Briefly outline the difficulties encountered in the clinical and laboratory  diagnosis of sepsis in the critical care unit.

[Click here to toggle visibility of the answers]

College Answer

-Clinical: 
a) Fever and other SIRS criteria have low specificity 
b) No specific clinical signs of sepsis apart from specific syndromes such as endocarditis 
c) Elderly, immunocompromised and malnourished patients-do not manifest typical signs of sepsis 
d) Both infective and non infective causes of SIRS may coexist in the same patient and therefore presence of inflammation not always a reliable sign. 
e) Deep seated collections difficult to diagnose


-Laboratory 
a) Leukocytosis not specific as it is a marker of stress rather than infection 
b) Reliable diagnosis established by presence of organisms only in blood or in sterile tissues; but tissues may be difficult to obtain 
c) Administration of antibiotics frequently before diagnostic tests limits utility of cultures 
d) Cultures might sometimes take time for positive results to come back 
e) Tests such as PCR might not be universally available 
f) Serology tests frequently non specific 
g) Biomarkers such as procalcitonin and CRP and IL-6 do not have a high sensivity and specificity. 
h) Lack of consensus on criteria regarding what constitutes ventilator associated pneumonia, line sepsis etc.

Discussion

My own attempt to rewrite the answer to this question is non-superior to the college answer. It is surprisingly difficult to find any article which complains about how difficult it is to make the diagnosis of sepsis.

Clinical criteria for SIRS have poor specificity for sepsis

  • Not all septic patients are febrile or hypothermic. Many are normothermic.
  • Tachycardia can represent hypovolemia, anxiety, pain, or inotrope effect.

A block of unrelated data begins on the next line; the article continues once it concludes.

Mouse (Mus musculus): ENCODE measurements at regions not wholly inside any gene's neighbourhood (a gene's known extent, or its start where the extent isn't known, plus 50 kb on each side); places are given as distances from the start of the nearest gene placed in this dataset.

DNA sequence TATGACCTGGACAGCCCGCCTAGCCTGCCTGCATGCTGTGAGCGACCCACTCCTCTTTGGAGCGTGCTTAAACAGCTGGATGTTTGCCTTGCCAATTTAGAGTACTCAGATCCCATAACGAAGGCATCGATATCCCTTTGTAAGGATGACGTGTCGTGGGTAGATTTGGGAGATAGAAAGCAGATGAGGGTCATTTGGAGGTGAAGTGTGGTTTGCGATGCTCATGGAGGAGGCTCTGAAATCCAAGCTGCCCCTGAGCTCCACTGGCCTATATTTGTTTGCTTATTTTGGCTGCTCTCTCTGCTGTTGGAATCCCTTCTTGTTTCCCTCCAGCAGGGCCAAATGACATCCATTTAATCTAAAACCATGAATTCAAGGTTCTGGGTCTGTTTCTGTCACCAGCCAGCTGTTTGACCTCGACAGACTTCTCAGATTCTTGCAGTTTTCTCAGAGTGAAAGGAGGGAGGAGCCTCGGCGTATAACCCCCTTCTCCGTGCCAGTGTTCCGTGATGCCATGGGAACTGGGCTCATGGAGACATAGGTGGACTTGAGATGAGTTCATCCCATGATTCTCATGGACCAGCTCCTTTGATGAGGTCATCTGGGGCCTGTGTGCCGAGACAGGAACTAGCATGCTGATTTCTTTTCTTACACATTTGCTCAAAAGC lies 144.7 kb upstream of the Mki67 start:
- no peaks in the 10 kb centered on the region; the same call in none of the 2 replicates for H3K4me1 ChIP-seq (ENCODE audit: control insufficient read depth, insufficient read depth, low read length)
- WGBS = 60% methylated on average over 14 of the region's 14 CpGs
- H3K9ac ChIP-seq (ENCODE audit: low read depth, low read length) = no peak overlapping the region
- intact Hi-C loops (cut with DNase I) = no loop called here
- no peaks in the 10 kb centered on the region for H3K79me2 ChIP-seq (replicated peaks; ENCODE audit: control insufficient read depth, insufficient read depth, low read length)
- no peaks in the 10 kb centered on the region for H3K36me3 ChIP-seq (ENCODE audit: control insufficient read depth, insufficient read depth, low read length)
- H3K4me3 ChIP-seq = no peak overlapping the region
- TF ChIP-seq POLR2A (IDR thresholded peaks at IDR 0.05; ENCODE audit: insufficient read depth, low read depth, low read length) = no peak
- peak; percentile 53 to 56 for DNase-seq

• Tachypnoea may represent anxiety, pain or aseptic metabolic acidosis
  • Some patient groups will not be able to manifest clinical features of SIRS:
    • Malnourished patients
    • Immunocompromised
    • Therapeutically cooled
    • Elderly patients
    • Hypothyroid patients
  • Infectious and non-infectious causes of SIRS may co-exist

Infectious source may be unclear

  • The patient is sedated and cannot participate in history-taking.
  • There are no generic features of 'infection" to look for.
  • Specific features of infection may be obscured by other clinical findings
  • Criteria for the diagnosis of an infectious source are frequently not available (eg. central line associated bacteraemia, ventilator-associated pneumonia, etc).
  • Clinical features of specific syndromes may be shared by non-infectious pathology (eg. purpura fulminans)

The laboratory markers of sepsis are non-specific

  • All biochemical markers of sepsis can become elevated due to non-infectious causes.
  • Serology tests and PCR studies may not be organism-specific, or may require convalescent samples.
  • Microbiology is unreliable, because:
    • Sample may be difficult to obtain
    • Organism may be difficult to culture (eg. Treponema pallidum)
    • Sample may be sterilised by antibiotic therapy
    • A positive sample culture may represent colonisation rather than infection.
    • Cultures take time to develop, whereas sepsis evolves rapidly - empiric therapy must be commenced long before microbiology is available.

References

References

Claessens, Yann-Erick, and Jean-François Dhainaut. "Diagnosis and treatment of severe sepsis." Critical Care 11.Suppl 5 (2007): S2.

 

Lynn, Lawrence A. "The diagnosis of sepsis revisited-a challenge for young medical scientists in the 21st century." Patient safety in surgery 8 (2014): 1.

 

Vandijck, D. M., J. M. Decruyenaere, and S. I. Blot. "The value of sepsis definitions in daily ICU-practice." Acta Clinica Belgica 61.5 (2006): 220-226.